In my experience, one of the best indicators of overtraining-induced fatigue is feeling dead tired upon awakening, even after sleep of appropriate length and quality. In my mind, you couldn’t ask for a more straightforward indication that something is wrong, and, medical conditions notwithstanding, this is one of the biggest red flags for overtraining – especially if it’s consistent across multiple days.


Sleep is arguably the greatest contributor to recovery (if you’re interested in testing this, try training when well-rested but underfed versus sleep-deprived but well-fed; I bet the rested condition will win). Thus, it’s highly intuitive that when your recovery demands consistently exceed your recovery capacity, sleep changes can result.

Most obvious is simply increased sleep duration. For example, I vividly recall one lifter telling me that when he got a job which required him to walk hours a day (which was in addition to his near-daily lifting sessions), he suddenly required ten hours of sleep a night to feel rested. Particularly telling, though, is the fact sleep, in its totality, tends to be subjectively less restful when you’re overtrained – even if you’re getting more of it! In my mind, this speaks to increased recovery demands in a broad sense (creating a requirement for more sleep), as well as an unusually severe stress response (resulting in diminished sleep quality).

This is borne out in practice, as we do see sleep disturbances in those who are overtrained. In particular, delayed sleep onset (literally taking longer to get to sleep; technically different to insomnia) and early morning awakening (waking earlier than usual, without intending to; trust me when I say this is not a good thing, as it usually results in sleep deprivation). Of course, sleep disturbances are tough to pin down, as they can be caused by a wide range of medical conditions, and they can also be idiopathic, or primary, conditions (which is to say they’re not attributable to other, more fundamental problems). However, if you’re someone who doesn’t usually suffer from these issues, and you suddenly find yourself struggling with them alongside one or more of the other symptoms listed here, or you normally struggle with sleep disturbances but find them exacerbated, overtraining might be the culprit.


To properly contextualize the discussion of these symptoms, I’d like to take a moment to describe the distinction between hunger and appetite, as it’s one which can have important practical implications.

Technically, hunger is the physical sensation, or discomfort, caused by needing to eat . On the other hand, appetite is the desire to eat. In other words, while hunger is the predominantly physical drive to eat, appetite is the predominantly psychological drive to eat. Fortunately, the levels of hunger and appetite we experience are usually roughly equivalent, such that when we feel hungry, we also have an appetite.

Unfortunately, overtraining can cause significant changes to both hunger and appetite. Specifically, both hunger and appetite tend to either increase considerably (which makes sense: you’ve chronically exceeded your recovery capacity, so your body is, presumably, encouraging the consumption of additional nutrients to drive recovery), or decrease (which also makes sense, as stress reduces hunger and appetite in some people). Fascinatingly, these changes in hunger and appetite can occur independently of one another, ultimately resulting in levels of hunger and appetite being significantly different. Beyond being annoying, this mismatch can cause negative behavioral changes, such as massive overeating driven by elevated appetite, itself caused by stress, or undereating, despite elevated hunger, as a result of appetite being suppressed by stress.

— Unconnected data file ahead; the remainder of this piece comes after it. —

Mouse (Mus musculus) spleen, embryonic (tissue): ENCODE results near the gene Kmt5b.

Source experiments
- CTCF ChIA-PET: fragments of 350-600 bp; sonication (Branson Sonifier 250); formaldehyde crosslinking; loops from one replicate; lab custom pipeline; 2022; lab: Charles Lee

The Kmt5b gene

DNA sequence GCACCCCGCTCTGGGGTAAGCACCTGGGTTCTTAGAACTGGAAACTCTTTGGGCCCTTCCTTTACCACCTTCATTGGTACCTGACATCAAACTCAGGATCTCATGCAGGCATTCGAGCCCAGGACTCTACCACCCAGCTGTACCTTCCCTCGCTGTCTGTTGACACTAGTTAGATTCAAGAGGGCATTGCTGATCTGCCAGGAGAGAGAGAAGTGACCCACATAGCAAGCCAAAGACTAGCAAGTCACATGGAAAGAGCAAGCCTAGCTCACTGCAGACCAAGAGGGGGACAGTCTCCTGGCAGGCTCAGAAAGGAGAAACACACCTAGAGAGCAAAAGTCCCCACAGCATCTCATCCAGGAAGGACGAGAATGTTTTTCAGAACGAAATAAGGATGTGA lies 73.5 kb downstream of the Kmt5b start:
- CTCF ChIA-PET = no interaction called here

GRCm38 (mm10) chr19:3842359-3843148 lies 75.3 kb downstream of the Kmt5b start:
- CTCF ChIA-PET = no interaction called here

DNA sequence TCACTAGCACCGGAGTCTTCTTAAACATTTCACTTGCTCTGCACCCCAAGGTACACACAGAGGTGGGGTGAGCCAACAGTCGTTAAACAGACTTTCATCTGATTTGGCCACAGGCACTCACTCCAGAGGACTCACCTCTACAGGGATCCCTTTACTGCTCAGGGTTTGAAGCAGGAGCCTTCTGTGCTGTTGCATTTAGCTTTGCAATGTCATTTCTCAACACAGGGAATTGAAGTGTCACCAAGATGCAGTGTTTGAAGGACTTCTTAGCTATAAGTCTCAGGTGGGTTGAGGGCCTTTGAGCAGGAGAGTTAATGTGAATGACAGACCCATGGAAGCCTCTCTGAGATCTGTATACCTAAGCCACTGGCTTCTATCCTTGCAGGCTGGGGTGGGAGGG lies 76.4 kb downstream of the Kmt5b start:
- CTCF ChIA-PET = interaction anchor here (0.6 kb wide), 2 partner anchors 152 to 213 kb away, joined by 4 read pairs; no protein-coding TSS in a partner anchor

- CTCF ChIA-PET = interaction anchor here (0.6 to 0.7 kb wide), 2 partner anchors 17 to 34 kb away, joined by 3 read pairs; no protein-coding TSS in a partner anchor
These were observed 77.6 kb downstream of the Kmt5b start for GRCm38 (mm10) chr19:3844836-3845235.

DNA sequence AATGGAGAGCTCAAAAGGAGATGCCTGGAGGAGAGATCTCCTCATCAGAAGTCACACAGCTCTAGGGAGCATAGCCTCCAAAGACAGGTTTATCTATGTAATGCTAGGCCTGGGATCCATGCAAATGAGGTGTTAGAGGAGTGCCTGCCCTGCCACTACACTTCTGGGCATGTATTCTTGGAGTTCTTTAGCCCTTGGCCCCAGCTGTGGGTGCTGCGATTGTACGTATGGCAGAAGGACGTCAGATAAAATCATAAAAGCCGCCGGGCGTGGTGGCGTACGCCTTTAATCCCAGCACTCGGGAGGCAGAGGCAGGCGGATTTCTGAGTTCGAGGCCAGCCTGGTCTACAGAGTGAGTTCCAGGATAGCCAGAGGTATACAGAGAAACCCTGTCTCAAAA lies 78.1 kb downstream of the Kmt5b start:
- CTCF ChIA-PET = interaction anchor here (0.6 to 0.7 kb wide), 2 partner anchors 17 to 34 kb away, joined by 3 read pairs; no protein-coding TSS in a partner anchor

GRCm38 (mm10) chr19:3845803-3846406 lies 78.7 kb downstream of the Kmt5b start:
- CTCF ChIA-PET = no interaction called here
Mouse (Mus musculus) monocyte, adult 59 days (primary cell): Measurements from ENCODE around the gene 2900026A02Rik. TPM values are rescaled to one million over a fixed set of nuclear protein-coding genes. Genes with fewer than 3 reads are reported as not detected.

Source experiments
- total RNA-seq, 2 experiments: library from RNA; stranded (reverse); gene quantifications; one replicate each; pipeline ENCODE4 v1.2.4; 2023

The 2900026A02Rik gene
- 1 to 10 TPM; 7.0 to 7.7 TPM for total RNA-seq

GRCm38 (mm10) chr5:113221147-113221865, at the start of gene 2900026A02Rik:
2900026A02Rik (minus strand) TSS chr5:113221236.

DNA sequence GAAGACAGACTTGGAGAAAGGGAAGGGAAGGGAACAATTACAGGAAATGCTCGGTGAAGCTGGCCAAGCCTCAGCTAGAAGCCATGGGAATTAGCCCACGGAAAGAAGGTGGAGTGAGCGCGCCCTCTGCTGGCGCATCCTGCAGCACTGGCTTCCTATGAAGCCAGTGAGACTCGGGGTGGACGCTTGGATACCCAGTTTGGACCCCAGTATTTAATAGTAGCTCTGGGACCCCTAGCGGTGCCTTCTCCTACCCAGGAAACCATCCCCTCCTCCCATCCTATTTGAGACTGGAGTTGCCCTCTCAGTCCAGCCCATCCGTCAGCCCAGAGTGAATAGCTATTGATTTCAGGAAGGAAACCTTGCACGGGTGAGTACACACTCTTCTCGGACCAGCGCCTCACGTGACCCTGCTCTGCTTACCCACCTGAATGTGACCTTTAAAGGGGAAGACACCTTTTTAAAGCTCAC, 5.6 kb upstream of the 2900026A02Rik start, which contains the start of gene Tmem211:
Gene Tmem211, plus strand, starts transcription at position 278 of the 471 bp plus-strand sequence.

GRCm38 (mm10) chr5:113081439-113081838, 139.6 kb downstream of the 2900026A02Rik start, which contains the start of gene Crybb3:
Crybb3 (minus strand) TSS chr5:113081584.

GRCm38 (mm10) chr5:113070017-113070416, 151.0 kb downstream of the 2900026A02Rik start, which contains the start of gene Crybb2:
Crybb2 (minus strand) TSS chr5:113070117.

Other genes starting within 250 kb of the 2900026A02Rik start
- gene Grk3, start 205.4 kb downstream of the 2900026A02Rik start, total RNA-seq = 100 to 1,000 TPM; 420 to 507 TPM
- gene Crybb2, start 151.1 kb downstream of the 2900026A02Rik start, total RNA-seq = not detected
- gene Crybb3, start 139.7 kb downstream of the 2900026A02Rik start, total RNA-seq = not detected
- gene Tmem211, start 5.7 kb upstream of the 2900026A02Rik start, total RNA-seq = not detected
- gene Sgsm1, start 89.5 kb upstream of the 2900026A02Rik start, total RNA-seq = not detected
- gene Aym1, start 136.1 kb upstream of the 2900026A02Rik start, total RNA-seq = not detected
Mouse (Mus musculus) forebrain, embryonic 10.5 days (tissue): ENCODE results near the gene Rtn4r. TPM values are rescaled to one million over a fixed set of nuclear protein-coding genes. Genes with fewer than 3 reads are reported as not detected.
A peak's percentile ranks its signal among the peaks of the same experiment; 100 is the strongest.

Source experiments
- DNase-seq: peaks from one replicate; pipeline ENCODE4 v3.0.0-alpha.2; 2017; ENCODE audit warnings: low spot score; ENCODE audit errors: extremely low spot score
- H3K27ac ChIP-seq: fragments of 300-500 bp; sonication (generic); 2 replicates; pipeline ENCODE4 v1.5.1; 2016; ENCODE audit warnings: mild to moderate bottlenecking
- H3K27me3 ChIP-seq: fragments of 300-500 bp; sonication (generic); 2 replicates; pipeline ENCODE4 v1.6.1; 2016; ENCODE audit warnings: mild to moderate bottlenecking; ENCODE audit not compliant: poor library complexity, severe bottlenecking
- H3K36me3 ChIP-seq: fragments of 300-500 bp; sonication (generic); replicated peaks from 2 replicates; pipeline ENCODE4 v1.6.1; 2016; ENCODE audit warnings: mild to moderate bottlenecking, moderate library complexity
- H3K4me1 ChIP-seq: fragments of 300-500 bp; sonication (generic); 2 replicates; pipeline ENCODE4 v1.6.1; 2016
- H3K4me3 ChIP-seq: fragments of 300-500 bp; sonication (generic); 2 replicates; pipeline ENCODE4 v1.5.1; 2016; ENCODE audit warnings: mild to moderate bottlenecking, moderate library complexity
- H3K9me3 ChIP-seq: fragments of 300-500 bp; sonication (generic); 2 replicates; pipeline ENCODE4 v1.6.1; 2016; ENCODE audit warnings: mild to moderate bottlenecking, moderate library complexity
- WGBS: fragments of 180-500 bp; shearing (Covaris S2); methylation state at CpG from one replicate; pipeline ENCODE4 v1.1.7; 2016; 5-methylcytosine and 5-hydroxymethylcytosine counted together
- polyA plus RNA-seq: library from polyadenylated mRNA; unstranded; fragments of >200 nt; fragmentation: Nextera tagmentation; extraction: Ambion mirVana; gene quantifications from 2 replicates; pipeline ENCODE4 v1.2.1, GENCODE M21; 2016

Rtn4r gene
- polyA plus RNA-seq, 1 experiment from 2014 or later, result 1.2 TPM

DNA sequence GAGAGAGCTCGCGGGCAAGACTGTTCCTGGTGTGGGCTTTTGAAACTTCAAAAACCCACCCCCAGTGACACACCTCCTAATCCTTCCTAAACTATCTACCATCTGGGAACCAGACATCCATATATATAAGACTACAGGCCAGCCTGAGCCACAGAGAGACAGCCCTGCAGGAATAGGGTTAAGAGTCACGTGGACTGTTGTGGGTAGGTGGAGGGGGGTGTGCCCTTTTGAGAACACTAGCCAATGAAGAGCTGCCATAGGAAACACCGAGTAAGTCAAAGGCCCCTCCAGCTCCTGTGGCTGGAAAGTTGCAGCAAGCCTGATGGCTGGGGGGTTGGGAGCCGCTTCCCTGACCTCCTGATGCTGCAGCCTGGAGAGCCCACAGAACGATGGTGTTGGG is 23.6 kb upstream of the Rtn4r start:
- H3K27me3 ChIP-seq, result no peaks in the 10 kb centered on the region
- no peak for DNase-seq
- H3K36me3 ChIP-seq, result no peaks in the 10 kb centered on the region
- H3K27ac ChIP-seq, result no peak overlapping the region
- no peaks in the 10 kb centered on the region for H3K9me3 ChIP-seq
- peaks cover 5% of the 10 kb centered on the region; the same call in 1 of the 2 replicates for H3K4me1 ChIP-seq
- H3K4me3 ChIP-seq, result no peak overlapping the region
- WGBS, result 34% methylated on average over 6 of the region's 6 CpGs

Thus, eating behavior tends to be all over the place in the context of overtraining, with some people struggling not to eat everything in sight, and others finding food unusually uninteresting. In either case, it’s important to base your actual food consumption on an objective assessment of what you believe to be physically and psychologically ideal, rather than ‘going by feel’ in a context in which that ‘feel’ may be unreliable.


Although the biological purpose of life is reproduction, it’s important to keep in mind the truism that you need to be alive to reproduce. As such, when a stressor is imposed on you, the relative importance of reproductive drive is reduced in favor of dealing with the stressor .

Anecdotally, it’s apparent that overtraining can be a strong enough stressor to generate this effect. Admittedly, it’s been my experience that changes in sex drive when overtrained are less common than, say, chronic mental fatigue, which means an absenceof change in sex drive doesn’t reasonably lead to the conclusion you’re not overtrained. Instead, consider this a possible rather than probable symptom, and be particularly cognizant of it being combined with other symptoms.


This is simultaneously one of the coolest symptoms of overtraining and one of the least intuitive, and a prime example of something I long left in the category of “I don’t know why this happens, but it happens!” Amusingly, after mere seconds of thinking about this while writing this article, it occured to me there’s a very straightforward explanation for it: cortisol, the best-known and most significant of stress-related hormones, is a vasoconstrictor , which is to say it causes blood vessels to narrow. In lay terms, increased stress corresponds with increased cortisol production, which creates a higher concentration of cortisol in the blood, which causes greater vasoconstriction, which causes impaired pumps (given pumps are mediated by vasodilation – widening/relaxation of blood vessels).

In practice, my experience has been that this is a surprisingly reliable indicator of overtraining, so if you notice worse pumps despite unchanged diet, hydration, and preworkout supplementation (as all of these can influence muscle fullness and blood flow during exercise; even plain old caffeine acts as a vasodilator in skeletal muscle during exercise), this may be a red flag for overtraining. I’d note that if you notice this symptom in the absence of more obvious/significant symptoms like physical fatigue, you might simply be unusually stressed rather than overtrained (this is something I’ve experienced repeatedly).